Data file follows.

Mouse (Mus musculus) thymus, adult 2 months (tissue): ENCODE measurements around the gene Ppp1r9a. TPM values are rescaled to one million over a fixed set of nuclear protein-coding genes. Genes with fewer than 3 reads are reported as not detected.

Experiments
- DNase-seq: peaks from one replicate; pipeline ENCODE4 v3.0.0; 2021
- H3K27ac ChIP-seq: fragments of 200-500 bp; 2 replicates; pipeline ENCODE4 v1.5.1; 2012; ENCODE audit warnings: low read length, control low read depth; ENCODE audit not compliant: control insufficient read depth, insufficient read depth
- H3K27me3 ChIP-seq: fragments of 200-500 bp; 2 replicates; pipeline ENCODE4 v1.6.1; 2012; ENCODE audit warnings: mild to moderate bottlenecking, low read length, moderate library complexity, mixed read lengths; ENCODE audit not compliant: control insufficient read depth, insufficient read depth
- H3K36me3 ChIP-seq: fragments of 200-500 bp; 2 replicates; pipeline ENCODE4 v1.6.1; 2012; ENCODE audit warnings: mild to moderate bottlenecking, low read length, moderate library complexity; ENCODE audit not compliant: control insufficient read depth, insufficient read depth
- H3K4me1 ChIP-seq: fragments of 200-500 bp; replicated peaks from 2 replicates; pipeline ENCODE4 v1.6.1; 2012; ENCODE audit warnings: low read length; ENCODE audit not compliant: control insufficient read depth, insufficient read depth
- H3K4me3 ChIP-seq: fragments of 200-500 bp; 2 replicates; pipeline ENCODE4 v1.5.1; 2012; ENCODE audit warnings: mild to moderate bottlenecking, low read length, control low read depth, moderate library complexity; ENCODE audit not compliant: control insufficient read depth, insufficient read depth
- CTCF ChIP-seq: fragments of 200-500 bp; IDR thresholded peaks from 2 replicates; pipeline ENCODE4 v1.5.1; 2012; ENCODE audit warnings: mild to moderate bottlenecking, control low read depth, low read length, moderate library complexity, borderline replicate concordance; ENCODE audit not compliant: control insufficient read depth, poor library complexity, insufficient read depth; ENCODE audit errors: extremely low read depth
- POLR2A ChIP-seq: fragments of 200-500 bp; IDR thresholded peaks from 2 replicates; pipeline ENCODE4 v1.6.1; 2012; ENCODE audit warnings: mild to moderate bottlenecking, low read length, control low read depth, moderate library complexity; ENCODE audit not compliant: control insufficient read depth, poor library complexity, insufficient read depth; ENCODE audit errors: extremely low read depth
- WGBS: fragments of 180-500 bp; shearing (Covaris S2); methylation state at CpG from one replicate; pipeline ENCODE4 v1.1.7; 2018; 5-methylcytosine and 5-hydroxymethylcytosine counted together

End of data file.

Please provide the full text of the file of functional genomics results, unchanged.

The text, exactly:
Mouse (Mus musculus) thymus, adult 2 months (tissue): ENCODE measurements around the gene Ppp1r9a. TPM values are rescaled to one million over a fixed set of nuclear protein-coding genes. Genes with fewer than 3 reads are reported as not detected.

Experiments
- DNase-seq: peaks from one replicate; pipeline ENCODE4 v3.0.0; 2021
- H3K27ac ChIP-seq: fragments of 200-500 bp; 2 replicates; pipeline ENCODE4 v1.5.1; 2012; ENCODE audit warnings: low read length, control low read depth; ENCODE audit not compliant: control insufficient read depth, insufficient read depth
- H3K27me3 ChIP-seq: fragments of 200-500 bp; 2 replicates; pipeline ENCODE4 v1.6.1; 2012; ENCODE audit warnings: mild to moderate bottlenecking, low read length, moderate library complexity, mixed read lengths; ENCODE audit not compliant: control insufficient read depth, insufficient read depth
- H3K36me3 ChIP-seq: fragments of 200-500 bp; 2 replicates; pipeline ENCODE4 v1.6.1; 2012; ENCODE audit warnings: mild to moderate bottlenecking, low read length, moderate library complexity; ENCODE audit not compliant: control insufficient read depth, insufficient read depth
- H3K4me1 ChIP-seq: fragments of 200-500 bp; replicated peaks from 2 replicates; pipeline ENCODE4 v1.6.1; 2012; ENCODE audit warnings: low read length; ENCODE audit not compliant: control insufficient read depth, insufficient read depth
- H3K4me3 ChIP-seq: fragments of 200-500 bp; 2 replicates; pipeline ENCODE4 v1.5.1; 2012; ENCODE audit warnings: mild to moderate bottlenecking, low read length, control low read depth, moderate library complexity; ENCODE audit not compliant: control insufficient read depth, insufficient read depth
- CTCF ChIP-seq: fragments of 200-500 bp; IDR thresholded peaks from 2 replicates; pipeline ENCODE4 v1.5.1; 2012; ENCODE audit warnings: mild to moderate bottlenecking, control low read depth, low read length, moderate library complexity, borderline replicate concordance; ENCODE audit not compliant: control insufficient read depth, poor library complexity, insufficient read depth; ENCODE audit errors: extremely low read depth
- POLR2A ChIP-seq: fragments of 200-500 bp; IDR thresholded peaks from 2 replicates; pipeline ENCODE4 v1.6.1; 2012; ENCODE audit warnings: mild to moderate bottlenecking, low read length, control low read depth, moderate library complexity; ENCODE audit not compliant: control insufficient read depth, poor library complexity, insufficient read depth; ENCODE audit errors: extremely low read depth
- WGBS: fragments of 180-500 bp; shearing (Covaris S2); methylation state at CpG from one replicate; pipeline ENCODE4 v1.1.7; 2018; 5-methylcytosine and 5-hydroxymethylcytosine counted together